Frequently Asked Questions

What is sexual assault?

Sexual assault is an assault of a sexual nature that violates the sexual integrity of the survivor. 

Sexual Assault is a criminal offence under the Criminal Code of Canada. Under the Criminal Code sexual assault is defined by three levels:  

Level One – Sexual assault (section 271)  

Level Two – Sexual assault with a weapon, threats to a third party or causing bodily harm (section 272)

Level Three – Aggravated sexual assault (section 273)

Who can experience a sexual assault?

People of any gender can experience a sexual assault. Everyone regardless of gender or sexual orientation has the right to receive the same level of support following sexual assault.

Acts of sexual assault are motivated by power inequalities, intolerance, hatred or discrimination of a person’s identity including race, religion, gender identity, sexual orientation, ability, age, and social economic status.

1 in 3 women and 1 in 10 men will be sexually assaulted in their lifetime. Those labelled with disabilities, 2SLGBTQQIA + people, Indigenous women, women of color, and those working in sex work are often victimized at much high rates.

Indigenous Women – are sexually assaulted three times more often than non-Indigenous Women. Reclaiming Power and Place: the Final Report of the National Inquiry into Missing and Murdered Indigenous Women and Girls. Canada, 2019. Web Archive. Pg. 55.

2SLGBTQQIA+ People – Egale Canada reports “Lesbian, bisexual, and transgender (LBT) women, as well as gender-diverse and Two Spirit people encounter discrimination, stigmatization, and traumatic experiences of violence at disproportionately higher rates than their heterosexual and cisgender counterparts.” Reclaiming Power and Place: the Final Report of the National Inquiry into Missing and Murdered Indigenous Women and Girls. Canada, 2019. Web Archive. Pg. 56.

Women with Disabilities – experience physical and sexual violence at three to four times the rate of women who do not report disabilities. DisAbled Women’s Network of Canada; Odette, 2012.

What is consent?

Consent is when someone voluntarily gives permission to engage in sexual activity. Everyone involved in the sexual activity needs to consent. 

  • Consent can be taken back at anytime if you want to stop the sexual activity 
  • Consenting to one sexual activity does not mean you are consenting to another 
  • Providing consent to engage in sexual activity with someone does not mean you provided consent for future contact. 

Consent is required – without consent any sexual contact is sexual assault.

What is date rape?

Date assault or date rape is a form of acquaintance assault. Acquaintance assault is when the perpetrator is someone that the survivor knows. This could include a friend, relative, classmate, or co-worker. Date assault is when the perpetrator and survivor previously engaged in sexual activity, were currently engaging in sexual activity or planned on engaging in sexual activity in the future when the perpetrator committed sexual assault. 

Consent is required – without consent any sexual contact is sexual assault.  

What is a date rape drug?

Some drugs can be used to facilitate sexual assault. These drugs are often called “date rape drugs”.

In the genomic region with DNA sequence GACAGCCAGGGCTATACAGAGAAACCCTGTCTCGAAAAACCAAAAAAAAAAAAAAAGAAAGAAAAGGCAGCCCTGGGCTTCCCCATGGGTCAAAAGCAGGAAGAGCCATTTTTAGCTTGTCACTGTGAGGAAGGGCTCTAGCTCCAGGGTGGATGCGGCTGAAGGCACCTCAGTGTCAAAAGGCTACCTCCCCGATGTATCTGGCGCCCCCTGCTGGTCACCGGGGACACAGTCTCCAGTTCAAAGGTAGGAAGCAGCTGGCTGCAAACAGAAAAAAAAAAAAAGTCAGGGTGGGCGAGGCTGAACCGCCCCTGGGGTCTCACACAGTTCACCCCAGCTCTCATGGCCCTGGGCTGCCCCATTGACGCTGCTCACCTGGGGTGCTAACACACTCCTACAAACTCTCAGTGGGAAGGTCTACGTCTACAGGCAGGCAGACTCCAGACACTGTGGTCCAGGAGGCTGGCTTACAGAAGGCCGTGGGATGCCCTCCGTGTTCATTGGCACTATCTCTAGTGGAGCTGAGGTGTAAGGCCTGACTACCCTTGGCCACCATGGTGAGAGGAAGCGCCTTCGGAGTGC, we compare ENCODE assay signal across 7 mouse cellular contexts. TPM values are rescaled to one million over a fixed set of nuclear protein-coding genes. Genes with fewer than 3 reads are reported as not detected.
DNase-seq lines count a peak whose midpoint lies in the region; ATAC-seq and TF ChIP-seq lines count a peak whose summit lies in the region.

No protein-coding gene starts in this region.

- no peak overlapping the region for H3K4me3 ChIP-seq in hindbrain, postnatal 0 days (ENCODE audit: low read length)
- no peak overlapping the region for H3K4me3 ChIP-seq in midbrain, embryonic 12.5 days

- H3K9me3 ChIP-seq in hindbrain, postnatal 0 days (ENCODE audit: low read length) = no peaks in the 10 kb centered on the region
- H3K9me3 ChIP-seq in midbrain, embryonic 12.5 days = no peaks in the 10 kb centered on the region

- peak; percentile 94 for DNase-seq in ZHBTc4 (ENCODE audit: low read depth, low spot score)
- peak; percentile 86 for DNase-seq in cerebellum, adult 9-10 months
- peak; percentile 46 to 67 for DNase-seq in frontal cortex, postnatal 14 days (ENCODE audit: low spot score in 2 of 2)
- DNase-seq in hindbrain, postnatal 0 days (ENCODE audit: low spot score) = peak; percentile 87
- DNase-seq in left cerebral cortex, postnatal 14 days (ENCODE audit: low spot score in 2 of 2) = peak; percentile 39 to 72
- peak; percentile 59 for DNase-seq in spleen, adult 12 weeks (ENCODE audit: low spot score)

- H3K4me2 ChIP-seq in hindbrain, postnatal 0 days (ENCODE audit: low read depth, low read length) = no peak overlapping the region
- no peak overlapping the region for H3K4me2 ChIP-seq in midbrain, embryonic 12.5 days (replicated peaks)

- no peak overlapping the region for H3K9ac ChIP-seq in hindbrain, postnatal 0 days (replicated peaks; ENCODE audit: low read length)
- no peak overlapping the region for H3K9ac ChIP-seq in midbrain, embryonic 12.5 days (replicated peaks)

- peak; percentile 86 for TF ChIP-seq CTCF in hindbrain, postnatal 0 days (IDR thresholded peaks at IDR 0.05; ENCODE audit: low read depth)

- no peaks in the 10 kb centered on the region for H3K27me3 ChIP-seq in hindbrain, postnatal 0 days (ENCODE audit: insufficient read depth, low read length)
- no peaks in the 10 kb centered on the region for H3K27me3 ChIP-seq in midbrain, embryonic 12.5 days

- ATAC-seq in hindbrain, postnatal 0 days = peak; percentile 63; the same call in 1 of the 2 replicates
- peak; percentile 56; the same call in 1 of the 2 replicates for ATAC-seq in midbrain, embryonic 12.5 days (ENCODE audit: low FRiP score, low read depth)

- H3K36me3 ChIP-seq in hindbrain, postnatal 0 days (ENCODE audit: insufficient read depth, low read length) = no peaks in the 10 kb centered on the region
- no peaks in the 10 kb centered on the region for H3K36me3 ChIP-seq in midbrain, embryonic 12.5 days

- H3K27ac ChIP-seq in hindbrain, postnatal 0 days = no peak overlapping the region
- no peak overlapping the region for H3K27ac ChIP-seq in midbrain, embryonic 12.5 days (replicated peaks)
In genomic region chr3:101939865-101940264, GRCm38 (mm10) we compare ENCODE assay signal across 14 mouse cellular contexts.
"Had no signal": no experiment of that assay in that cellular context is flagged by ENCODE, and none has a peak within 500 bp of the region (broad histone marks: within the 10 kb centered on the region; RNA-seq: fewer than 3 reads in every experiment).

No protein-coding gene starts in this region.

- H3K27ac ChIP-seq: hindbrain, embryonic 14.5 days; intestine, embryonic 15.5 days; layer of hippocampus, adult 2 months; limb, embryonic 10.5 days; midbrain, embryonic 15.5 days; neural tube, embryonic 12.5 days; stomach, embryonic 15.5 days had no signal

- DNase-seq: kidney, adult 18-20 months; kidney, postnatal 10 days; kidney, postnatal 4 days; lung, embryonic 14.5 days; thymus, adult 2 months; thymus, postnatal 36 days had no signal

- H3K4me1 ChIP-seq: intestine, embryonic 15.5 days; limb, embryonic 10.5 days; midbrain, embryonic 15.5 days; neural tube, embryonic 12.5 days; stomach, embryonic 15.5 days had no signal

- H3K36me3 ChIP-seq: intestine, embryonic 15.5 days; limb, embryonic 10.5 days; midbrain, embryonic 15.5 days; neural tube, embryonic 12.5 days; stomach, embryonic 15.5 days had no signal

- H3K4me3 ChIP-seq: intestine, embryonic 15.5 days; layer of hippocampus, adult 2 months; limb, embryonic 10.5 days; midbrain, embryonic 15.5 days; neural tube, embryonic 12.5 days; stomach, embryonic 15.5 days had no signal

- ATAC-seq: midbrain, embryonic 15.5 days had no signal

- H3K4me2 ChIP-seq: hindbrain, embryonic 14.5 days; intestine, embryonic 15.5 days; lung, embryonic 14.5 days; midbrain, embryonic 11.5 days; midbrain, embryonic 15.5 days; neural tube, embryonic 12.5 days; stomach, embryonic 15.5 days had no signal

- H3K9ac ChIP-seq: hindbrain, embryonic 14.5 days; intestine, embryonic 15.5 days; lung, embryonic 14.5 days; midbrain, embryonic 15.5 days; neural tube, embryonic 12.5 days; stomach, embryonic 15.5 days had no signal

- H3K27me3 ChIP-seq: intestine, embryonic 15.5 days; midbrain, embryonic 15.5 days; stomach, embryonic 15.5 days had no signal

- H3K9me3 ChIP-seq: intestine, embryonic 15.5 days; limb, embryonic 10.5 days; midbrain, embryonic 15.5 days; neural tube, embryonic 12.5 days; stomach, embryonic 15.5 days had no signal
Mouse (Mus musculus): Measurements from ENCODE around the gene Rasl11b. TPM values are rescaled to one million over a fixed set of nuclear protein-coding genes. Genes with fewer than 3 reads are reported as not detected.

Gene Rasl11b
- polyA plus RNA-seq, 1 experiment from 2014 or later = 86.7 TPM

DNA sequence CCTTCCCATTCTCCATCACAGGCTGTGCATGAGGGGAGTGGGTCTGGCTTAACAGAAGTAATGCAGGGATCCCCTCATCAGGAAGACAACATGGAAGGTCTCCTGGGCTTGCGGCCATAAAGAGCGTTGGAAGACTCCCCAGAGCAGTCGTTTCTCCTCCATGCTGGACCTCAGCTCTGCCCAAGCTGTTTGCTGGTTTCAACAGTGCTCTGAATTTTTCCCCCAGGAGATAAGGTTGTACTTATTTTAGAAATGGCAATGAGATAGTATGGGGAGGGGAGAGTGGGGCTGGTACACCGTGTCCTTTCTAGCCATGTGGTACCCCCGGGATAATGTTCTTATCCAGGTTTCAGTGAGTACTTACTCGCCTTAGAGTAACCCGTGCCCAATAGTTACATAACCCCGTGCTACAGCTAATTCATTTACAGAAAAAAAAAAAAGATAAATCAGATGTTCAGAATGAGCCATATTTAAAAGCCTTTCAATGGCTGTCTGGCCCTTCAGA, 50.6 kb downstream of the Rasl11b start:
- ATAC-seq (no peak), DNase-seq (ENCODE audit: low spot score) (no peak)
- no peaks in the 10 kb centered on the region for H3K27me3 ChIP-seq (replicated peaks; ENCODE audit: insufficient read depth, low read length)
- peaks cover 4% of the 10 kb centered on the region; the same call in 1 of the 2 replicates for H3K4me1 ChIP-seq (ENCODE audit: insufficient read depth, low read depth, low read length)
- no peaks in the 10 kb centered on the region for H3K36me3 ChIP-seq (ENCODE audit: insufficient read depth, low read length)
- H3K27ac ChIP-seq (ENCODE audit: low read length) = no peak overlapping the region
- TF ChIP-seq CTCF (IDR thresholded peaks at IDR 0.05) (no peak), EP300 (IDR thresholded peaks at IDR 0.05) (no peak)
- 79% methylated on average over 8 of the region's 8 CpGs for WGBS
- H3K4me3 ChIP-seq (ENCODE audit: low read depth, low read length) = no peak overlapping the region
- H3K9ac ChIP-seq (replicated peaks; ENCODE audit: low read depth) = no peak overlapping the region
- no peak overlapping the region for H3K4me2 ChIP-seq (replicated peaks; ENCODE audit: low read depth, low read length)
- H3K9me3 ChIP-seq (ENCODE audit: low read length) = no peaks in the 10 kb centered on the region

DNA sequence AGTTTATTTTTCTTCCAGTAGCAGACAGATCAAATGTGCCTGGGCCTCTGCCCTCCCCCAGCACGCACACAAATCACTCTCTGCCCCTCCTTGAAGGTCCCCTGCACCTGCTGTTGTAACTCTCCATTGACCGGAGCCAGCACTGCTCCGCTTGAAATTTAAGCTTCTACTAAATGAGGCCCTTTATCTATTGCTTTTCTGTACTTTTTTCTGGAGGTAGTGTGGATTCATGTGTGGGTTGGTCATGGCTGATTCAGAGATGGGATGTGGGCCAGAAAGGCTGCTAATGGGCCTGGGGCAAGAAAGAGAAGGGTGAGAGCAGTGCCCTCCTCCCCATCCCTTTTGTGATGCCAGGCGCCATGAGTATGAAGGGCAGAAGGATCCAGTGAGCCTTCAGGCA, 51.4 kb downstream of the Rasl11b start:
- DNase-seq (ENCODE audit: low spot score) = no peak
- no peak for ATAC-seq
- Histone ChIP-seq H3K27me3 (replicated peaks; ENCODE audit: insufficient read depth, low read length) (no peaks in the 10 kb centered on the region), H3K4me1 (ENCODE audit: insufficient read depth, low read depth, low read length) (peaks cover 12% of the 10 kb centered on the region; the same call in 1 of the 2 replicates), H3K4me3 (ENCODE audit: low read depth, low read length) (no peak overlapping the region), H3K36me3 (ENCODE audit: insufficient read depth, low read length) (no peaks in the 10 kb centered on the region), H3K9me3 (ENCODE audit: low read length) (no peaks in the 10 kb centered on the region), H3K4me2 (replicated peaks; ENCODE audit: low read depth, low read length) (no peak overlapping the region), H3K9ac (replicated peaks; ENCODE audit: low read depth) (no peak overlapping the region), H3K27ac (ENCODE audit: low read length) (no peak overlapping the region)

The drugs can be odorless and colorless and can be mixed into someone’s drink without them knowing. Side effects can include memory loss, drowsiness, and unconsciousness (black outs), confusion, loss of muscle control or numbness, nausea, vomiting, and sweating. 

Alcohol can also be used as a way to facilitate sexual assault. Alcohol can cause memory loss, black outs, and loss of control. People may pressure or force someone to drink more alcohol than they would like as a way to control and facilitate assault. 

If you believe you may have been drugged and/or if you have been sexually assaulted you have the right to seek medical attention or law enforcement or both.  

Reminder – Consent cannot be provided when drunk or high. Regardless if someone chose or was pressured or forced into consuming drugs or alcohol sexual contact without consent is sexual assault and is the fault of the person who committed the assault.

What is violence in relationships?

Violence in relationships is when one person tries to dominate and/or control their partner through actual or threatened abuse including sexual, physical, emotional, spiritual, and financial abuse. Violence can occur by a current or former partner. It can happen between any partners regardless of gender or sexual orientation. 

Also referred to as intimate partner violence, domestic violence and dating violence. 


24 Hour Manitoba Family Violence Crisis Line 1-877-977-0007. 

If you are in immediate danger, call 911. 

Nova House is located in Selkirk, MB. It is an emergency and transitional shelter for those experiencing violence. They also provide individual counselling and support groups.
Nova House 24 hour Local Crisis Line Local Crisis Line 204-482-1200.
Nova House 24 hour Crisis Text line 204-805-6682.

First Nation Healing Centre Inc. is located in Fisher River Cree Nation. It is an emergency shelter for those experiencing violence and provides support groups. They also offer a 7-week Healing Our Spirits Program.
24 Hour Crisis Line 1-800-692-6270. 

For support across Manitoba 

Manitoba Association of Women’s Shelters: 

First Nation Shelters in Manitoba:

SafePet Program – helps those leaving abusive partners by providing temporary housing for their pets.